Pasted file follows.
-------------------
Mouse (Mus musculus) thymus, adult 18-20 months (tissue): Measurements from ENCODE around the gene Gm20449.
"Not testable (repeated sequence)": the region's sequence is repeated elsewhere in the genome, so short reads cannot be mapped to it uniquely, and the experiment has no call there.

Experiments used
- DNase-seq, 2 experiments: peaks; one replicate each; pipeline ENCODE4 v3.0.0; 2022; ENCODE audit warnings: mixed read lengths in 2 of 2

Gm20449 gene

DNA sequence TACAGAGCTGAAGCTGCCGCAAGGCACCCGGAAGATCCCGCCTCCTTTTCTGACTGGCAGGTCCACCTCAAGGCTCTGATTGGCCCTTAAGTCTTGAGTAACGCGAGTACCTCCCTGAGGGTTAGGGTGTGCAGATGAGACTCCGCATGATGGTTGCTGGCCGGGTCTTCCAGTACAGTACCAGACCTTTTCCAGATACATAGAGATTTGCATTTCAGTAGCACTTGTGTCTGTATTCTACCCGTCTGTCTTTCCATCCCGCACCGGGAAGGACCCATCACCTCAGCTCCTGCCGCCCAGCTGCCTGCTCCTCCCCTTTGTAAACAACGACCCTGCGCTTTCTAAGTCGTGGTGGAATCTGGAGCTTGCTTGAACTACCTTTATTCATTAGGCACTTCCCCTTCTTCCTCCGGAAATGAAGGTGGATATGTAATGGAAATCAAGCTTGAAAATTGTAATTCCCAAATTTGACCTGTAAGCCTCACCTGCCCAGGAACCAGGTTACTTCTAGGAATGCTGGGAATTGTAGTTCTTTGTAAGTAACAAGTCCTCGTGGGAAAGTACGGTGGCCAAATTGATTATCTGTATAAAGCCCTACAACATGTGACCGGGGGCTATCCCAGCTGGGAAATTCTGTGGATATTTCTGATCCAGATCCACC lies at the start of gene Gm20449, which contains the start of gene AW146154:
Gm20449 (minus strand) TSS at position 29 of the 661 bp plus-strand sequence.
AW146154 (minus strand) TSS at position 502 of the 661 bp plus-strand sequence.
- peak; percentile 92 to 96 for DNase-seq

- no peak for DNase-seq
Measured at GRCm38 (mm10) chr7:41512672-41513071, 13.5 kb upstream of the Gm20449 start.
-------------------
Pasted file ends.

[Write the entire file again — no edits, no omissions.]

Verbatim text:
Mouse (Mus musculus) thymus, adult 18-20 months (tissue): Measurements from ENCODE around the gene Gm20449.
"Not testable (repeated sequence)": the region's sequence is repeated elsewhere in the genome, so short reads cannot be mapped to it uniquely, and the experiment has no call there.

Experiments used
- DNase-seq, 2 experiments: peaks; one replicate each; pipeline ENCODE4 v3.0.0; 2022; ENCODE audit warnings: mixed read lengths in 2 of 2

Gm20449 gene

DNA sequence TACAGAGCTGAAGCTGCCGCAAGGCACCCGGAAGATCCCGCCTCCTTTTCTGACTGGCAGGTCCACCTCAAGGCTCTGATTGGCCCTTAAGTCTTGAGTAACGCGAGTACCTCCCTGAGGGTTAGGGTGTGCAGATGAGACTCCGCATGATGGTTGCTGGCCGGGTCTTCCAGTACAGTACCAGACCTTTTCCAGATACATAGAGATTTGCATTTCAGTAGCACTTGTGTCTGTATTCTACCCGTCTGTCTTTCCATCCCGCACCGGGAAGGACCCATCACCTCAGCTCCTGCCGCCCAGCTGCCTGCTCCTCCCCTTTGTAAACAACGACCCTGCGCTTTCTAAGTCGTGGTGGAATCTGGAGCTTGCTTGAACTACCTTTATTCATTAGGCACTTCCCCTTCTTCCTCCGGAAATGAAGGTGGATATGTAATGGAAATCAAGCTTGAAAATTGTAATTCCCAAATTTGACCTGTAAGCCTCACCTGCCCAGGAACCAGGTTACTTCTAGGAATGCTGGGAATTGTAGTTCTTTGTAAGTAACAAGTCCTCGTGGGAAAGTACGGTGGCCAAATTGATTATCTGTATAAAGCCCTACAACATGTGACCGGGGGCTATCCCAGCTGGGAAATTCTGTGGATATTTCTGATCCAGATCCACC lies at the start of gene Gm20449, which contains the start of gene AW146154:
Gm20449 (minus strand) TSS at position 29 of the 661 bp plus-strand sequence.
AW146154 (minus strand) TSS at position 502 of the 661 bp plus-strand sequence.
- peak; percentile 92 to 96 for DNase-seq

- no peak for DNase-seq
Measured at GRCm38 (mm10) chr7:41512672-41513071, 13.5 kb upstream of the Gm20449 start.